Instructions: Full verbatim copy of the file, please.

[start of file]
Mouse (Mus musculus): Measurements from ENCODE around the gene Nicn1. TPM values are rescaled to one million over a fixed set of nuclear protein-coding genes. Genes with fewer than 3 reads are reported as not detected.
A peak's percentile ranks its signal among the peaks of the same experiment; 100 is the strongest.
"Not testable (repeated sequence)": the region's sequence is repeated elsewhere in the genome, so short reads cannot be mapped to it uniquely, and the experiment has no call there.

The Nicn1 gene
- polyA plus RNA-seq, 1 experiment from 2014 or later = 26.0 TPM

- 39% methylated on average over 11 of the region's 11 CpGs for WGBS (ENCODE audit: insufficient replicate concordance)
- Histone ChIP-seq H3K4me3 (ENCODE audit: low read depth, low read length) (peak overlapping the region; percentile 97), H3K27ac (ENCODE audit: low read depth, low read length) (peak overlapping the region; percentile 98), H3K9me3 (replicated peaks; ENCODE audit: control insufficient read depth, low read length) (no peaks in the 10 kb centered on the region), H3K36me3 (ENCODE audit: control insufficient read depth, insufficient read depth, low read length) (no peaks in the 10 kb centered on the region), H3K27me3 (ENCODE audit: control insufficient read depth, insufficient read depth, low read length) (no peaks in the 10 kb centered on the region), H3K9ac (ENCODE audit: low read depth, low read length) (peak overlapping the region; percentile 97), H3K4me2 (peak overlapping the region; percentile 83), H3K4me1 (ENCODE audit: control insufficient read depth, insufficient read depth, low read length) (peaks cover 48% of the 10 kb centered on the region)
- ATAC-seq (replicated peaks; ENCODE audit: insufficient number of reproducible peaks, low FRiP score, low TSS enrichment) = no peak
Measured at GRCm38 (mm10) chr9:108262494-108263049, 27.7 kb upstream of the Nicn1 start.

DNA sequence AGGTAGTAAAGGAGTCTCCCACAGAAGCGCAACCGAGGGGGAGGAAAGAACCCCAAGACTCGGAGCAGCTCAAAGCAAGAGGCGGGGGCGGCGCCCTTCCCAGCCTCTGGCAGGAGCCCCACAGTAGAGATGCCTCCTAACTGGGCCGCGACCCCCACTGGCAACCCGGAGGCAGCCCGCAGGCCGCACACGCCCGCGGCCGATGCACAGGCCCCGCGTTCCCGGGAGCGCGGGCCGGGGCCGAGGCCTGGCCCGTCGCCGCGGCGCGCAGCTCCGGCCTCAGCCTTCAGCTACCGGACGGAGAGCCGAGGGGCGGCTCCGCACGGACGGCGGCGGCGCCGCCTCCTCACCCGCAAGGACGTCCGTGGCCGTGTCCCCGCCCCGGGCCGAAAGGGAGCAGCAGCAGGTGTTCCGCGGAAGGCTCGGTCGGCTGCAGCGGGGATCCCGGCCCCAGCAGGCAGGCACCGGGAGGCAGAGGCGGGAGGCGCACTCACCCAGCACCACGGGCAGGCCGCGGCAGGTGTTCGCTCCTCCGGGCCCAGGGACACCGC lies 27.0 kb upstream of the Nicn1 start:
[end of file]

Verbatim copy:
Mouse (Mus musculus): Measurements from ENCODE around the gene Nicn1. TPM values are rescaled to one million over a fixed set of nuclear protein-coding genes. Genes with fewer than 3 reads are reported as not detected.
A peak's percentile ranks its signal among the peaks of the same experiment; 100 is the strongest.
"Not testable (repeated sequence)": the region's sequence is repeated elsewhere in the genome, so short reads cannot be mapped to it uniquely, and the experiment has no call there.

The Nicn1 gene
- polyA plus RNA-seq, 1 experiment from 2014 or later = 26.0 TPM

- 39% methylated on average over 11 of the region's 11 CpGs for WGBS (ENCODE audit: insufficient replicate concordance)
- Histone ChIP-seq H3K4me3 (ENCODE audit: low read depth, low read length) (peak overlapping the region; percentile 97), H3K27ac (ENCODE audit: low read depth, low read length) (peak overlapping the region; percentile 98), H3K9me3 (replicated peaks; ENCODE audit: control insufficient read depth, low read length) (no peaks in the 10 kb centered on the region), H3K36me3 (ENCODE audit: control insufficient read depth, insufficient read depth, low read length) (no peaks in the 10 kb centered on the region), H3K27me3 (ENCODE audit: control insufficient read depth, insufficient read depth, low read length) (no peaks in the 10 kb centered on the region), H3K9ac (ENCODE audit: low read depth, low read length) (peak overlapping the region; percentile 97), H3K4me2 (peak overlapping the region; percentile 83), H3K4me1 (ENCODE audit: control insufficient read depth, insufficient read depth, low read length) (peaks cover 48% of the 10 kb centered on the region)
- ATAC-seq (replicated peaks; ENCODE audit: insufficient number of reproducible peaks, low FRiP score, low TSS enrichment) = no peak
Measured at GRCm38 (mm10) chr9:108262494-108263049, 27.7 kb upstream of the Nicn1 start.

DNA sequence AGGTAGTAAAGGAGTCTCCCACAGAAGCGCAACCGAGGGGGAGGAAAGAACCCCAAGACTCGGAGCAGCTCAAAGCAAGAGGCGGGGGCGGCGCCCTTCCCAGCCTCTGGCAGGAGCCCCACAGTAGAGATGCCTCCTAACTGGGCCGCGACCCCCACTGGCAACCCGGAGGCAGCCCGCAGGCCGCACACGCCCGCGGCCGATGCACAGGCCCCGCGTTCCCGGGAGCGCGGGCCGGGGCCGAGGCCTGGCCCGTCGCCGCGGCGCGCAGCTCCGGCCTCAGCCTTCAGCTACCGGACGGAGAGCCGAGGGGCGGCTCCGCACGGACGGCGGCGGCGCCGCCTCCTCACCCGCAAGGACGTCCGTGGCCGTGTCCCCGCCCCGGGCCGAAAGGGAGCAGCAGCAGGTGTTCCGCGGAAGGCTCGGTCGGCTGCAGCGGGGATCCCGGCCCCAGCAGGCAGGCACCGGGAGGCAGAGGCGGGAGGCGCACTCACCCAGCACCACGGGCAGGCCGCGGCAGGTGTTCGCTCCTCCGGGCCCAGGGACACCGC lies 27.0 kb upstream of the Nicn1 start: